When Anthony Albanese touches down in Suva today to attend his first Pacific Islands Forum, he will be walking in to a regional meeting that is putting on a brave face.
Absence of Kiribati from the Pacific Islands Forum Leaders meeting is ‘really devastating’ to the body’s long-term strategy, security expert says.
While it had been thought that the forum would be focused on the growing influence of China and as an opportunity for Australia to showcase its new climate credentials, Albanese will arrive to a group wrestling with other problems.
What was hoped to be a joyful event – the first time the Pacific Islands Forum has met in person since 2019 – now feels somewhat strained, after two countries left the forum in the last week.
The group was rocked on Sunday by a letter to the secretary general from the president of Kiribati saying the Micronesian country was leaving the region’s most important diplomatic body, unsatisfied with the attempts made to heal the rift that has rocked the forum for nearly 18 months.
That dispute – which began as unhappiness among the Micronesian states that their candidate for secretary general of the Pacific Islands Forum had been passed over – was thought to have been healed in a flourish of diplomacy from Fiji prime minister Frank Bainimarama last month, which saw a raft of offers made to Micronesian countries, including the promise that the top job would go to a Micronesian candidate next time. But it appears that Kiribati was not satisfied.
Slightly murkier is the departure of the Marshall Islands, which has also left the forum, but it appears against the will of its president, and perhaps not permanently, as a result of complicated domestic legal issues.
Other leaders are conspicuously absent, including Nauru’s president, who is not attending citing Covid concerns.
The chairs where the leaders of Kiribati and Marshall Islands would have sat were set out and left empty at the opening session of the forum on Tuesday, and the blow to regional unity was acknowledged at the outset by the Fijian prime minister.
“It is my personal belief,” said Bainimarama “that we are at our most resilient as a family … And in my capacity as chair, I assure everyone one of our Pacific sisters and brothers that there is a seat open to you at this table … The people and government of Kiribati have always been and will remain part of our Pacific family.”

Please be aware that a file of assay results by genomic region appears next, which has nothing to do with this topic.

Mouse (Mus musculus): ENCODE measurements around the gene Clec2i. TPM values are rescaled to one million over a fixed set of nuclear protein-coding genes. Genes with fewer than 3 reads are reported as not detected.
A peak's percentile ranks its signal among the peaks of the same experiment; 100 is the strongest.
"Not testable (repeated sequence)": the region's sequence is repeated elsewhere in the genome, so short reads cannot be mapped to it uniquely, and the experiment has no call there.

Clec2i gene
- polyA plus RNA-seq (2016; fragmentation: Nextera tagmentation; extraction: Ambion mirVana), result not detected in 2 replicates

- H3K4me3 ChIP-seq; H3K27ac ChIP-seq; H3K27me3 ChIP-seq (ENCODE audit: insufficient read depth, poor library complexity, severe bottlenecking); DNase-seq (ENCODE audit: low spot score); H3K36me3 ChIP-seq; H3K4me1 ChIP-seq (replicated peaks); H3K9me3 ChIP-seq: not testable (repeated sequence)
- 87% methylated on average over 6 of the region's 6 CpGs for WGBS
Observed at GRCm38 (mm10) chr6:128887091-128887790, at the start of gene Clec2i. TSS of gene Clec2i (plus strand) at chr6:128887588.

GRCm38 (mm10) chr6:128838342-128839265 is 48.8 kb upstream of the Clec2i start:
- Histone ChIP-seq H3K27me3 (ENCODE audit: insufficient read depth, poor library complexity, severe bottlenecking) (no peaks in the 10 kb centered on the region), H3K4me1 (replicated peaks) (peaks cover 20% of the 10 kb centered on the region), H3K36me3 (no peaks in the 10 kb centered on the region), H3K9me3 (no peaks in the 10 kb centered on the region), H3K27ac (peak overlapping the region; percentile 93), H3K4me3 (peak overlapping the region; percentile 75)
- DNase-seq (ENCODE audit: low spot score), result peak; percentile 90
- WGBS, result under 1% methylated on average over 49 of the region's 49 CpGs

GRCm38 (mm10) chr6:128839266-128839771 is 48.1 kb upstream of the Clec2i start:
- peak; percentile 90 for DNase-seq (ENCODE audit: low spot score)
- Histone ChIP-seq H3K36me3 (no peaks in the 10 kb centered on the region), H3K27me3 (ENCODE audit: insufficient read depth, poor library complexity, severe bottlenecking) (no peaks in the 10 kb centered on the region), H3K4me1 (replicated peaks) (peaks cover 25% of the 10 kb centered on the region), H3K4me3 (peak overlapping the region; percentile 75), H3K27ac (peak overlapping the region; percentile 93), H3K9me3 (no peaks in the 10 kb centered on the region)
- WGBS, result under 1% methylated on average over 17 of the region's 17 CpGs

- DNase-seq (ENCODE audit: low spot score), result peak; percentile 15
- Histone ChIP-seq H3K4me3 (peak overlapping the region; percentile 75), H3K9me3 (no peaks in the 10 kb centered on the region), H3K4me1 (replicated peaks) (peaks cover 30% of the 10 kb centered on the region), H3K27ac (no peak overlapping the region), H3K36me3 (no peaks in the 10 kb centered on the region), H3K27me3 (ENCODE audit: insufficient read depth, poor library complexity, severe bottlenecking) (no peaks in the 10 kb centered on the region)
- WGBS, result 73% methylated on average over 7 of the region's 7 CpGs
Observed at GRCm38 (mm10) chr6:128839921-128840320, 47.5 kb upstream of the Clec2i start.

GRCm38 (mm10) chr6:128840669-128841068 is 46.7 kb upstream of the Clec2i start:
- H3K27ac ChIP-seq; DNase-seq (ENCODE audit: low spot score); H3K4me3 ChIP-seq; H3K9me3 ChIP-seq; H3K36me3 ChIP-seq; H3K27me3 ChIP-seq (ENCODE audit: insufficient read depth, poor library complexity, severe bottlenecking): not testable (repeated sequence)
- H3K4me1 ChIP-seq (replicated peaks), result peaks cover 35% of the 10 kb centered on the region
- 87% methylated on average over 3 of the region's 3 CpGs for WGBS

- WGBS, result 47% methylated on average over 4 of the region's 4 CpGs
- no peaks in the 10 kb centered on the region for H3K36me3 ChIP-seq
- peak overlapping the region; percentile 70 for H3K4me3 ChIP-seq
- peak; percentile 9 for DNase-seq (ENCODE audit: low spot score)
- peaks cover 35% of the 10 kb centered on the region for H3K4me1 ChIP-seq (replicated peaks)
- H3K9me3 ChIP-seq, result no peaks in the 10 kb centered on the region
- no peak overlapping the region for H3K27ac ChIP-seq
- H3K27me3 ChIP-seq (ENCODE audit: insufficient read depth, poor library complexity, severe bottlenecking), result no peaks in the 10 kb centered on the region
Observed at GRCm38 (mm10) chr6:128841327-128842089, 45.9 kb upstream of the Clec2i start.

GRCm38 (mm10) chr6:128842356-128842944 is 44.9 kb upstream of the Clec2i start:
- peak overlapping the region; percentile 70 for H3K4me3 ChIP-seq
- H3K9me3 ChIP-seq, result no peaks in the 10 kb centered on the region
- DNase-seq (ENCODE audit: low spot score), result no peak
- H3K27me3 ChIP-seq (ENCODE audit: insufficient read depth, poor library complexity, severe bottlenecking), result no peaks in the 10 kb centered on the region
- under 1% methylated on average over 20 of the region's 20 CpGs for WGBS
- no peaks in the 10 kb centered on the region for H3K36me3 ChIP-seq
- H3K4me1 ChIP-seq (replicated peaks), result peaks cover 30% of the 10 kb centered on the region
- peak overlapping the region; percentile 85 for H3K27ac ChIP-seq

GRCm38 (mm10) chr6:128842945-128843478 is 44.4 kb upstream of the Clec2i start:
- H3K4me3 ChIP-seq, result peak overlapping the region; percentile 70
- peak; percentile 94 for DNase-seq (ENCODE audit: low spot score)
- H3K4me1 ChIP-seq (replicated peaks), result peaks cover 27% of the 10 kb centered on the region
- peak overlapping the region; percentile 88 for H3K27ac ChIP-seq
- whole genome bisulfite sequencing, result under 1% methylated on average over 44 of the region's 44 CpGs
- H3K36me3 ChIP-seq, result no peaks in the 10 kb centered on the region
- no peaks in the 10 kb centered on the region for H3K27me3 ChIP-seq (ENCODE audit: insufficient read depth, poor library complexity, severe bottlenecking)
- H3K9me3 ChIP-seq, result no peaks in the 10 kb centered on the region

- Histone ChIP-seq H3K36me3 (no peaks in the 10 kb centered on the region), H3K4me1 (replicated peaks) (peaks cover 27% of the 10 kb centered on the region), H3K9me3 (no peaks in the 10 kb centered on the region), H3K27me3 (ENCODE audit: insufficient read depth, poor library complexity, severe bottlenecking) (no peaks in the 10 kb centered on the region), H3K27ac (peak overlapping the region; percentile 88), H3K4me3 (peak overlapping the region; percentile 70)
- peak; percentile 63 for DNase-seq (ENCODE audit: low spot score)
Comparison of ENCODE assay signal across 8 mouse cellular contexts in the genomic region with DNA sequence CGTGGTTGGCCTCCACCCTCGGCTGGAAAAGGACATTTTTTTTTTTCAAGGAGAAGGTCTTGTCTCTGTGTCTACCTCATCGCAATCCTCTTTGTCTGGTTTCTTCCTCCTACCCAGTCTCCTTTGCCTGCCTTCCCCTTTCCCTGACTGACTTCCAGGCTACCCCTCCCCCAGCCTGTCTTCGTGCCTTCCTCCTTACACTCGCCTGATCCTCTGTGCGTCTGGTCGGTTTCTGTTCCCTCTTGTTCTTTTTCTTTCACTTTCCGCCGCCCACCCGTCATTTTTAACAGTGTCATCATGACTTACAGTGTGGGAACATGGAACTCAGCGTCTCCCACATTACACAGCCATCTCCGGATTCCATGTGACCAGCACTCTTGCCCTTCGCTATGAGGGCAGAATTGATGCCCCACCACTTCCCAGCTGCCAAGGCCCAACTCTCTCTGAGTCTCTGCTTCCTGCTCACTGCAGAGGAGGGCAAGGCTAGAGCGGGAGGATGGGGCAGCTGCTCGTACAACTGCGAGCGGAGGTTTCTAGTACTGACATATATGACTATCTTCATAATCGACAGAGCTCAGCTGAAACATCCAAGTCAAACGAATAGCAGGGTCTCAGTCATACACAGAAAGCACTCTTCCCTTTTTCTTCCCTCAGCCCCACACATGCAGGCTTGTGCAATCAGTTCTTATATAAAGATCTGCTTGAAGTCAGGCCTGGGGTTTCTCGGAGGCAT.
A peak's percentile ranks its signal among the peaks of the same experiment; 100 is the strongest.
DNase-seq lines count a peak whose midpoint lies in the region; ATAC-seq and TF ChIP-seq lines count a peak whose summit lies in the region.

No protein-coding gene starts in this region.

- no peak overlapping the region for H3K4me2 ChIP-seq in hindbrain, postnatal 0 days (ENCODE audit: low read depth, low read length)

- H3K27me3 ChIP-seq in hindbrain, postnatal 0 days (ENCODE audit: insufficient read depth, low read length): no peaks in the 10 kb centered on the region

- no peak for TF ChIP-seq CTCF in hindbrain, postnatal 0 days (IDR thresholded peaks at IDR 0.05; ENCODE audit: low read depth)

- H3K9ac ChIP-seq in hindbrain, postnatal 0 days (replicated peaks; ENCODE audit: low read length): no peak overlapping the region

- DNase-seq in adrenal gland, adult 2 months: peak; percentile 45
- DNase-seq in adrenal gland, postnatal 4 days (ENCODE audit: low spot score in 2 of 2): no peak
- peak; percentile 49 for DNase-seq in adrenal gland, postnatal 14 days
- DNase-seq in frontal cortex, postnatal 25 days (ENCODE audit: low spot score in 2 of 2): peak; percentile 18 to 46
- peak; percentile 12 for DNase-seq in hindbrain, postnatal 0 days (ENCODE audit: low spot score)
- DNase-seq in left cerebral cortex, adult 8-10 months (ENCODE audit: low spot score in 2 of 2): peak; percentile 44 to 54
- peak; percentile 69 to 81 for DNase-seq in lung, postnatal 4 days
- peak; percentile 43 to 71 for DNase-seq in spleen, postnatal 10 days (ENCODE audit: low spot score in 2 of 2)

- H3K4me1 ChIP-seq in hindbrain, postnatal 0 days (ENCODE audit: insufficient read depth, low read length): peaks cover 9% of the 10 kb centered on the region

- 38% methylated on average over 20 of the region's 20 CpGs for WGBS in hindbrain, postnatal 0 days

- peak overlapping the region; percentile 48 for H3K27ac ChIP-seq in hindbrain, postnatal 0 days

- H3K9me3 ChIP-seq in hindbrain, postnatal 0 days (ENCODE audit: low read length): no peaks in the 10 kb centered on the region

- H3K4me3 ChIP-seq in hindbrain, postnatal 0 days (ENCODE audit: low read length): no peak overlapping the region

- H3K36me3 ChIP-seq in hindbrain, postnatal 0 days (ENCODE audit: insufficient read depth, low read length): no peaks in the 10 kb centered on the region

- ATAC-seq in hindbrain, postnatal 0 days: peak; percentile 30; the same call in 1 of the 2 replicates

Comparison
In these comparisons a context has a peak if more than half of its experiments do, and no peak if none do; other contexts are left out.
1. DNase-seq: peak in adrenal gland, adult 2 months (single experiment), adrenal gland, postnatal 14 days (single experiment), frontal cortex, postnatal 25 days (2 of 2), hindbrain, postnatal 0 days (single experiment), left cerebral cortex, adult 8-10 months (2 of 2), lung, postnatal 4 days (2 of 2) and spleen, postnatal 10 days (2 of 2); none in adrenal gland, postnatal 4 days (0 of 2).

The fracture of the forum comes at a difficult time. Leaders are due to launch the 2050 Strategy for the Blue Pacific, which sets out the Pacific’s plan for the next three decades, at the end of the week, in what should have been a triumphant moment. But at the heart of this document is a regionalism and collective way of acting that has been sorely challenged.
“The 2050 Strategy for the Blue Pacific, which will be endorsed in this coming week by the leaders, talks in very robust language about the importance of regionalism, the Pacific Way; to lose Kiribati on the eve of this strategy is really devastating, actually,” said Dr Anna Powles, security expert at Massey University in New Zealand.
Simmering under all the discussions and interactions is the heightened geo-political tension the region is experiencing, in light of an uptick in tempo in Chinese engagement in recent months.
“It’s very clear that the geo-strategic competition is the backdrop to this Pacific Islands Forum in ways it never has been before,” says Dr Wesley Morgan, senior researcher at the Climate Council.
While Pacific leaders have acknowledged this backdrop – with Bainimarama saying in his opening address that the “hotly competitive” global geopolitical landscape featured “major superpower rivalry, alongside a number of middle powers all clamouring to shape the world in their favour” – they seem determined to keep it in the background.
The usual post-forum dialogue partners meeting, at which partners like China, the US and EU can give presentations, has been postponed from this week to give the forum meeting some breathing room, though US Vice President will be joining virtually to give an address to leaders.
But, there is one topic that Pacific leaders seem visibly more relaxed about than they have in the past.
Leaders seem to be breathing a sigh of relief that when they retire to the leaders’ retreat on Thursday to discuss key issues, there will not be a great climate battle between Pacific island leaders and Australia, as there was at the last in-person Pacific Islands Forum, held in Tuvalu in 2019.
Morgan said he anticipates Albanese will receive “a certain amount of goodwill purely by the fact that he is not Scott Morrison”, describing the former prime minister’s handling of the 2019 forum as “shockingly bad”.
Fiji’s prime minister and Tuvalu’s former prime minister Enele Sopoaga, both said in the aftermath of the 2019 PIF that they were shocked and deeply offended by Morrison’s behaviour at the leaders’ meeting, with Bainimarama telling the Guardian Morrison was “very insulting and condescending” and could drive Pacific leaders closer to China.
Pacific leaders are openly expressing optimism about what the change in government in Australia will mean for their ability as a regional body to commit to more ambitious climate action.
“The messaging that’s coming from them is very positive,” said Simon Kofe, the foreign minister of Tuvalu. “We’re very hopeful that they will be on the same page as the Pacific.”
But leaders will be watching closely to see if the positive rhetoric translates to the kind of action that Pacific countries – which are among the most vulnerable in the world to the effects of the climate crisis and also among the most impressive global leaders on climate action – have been calling for.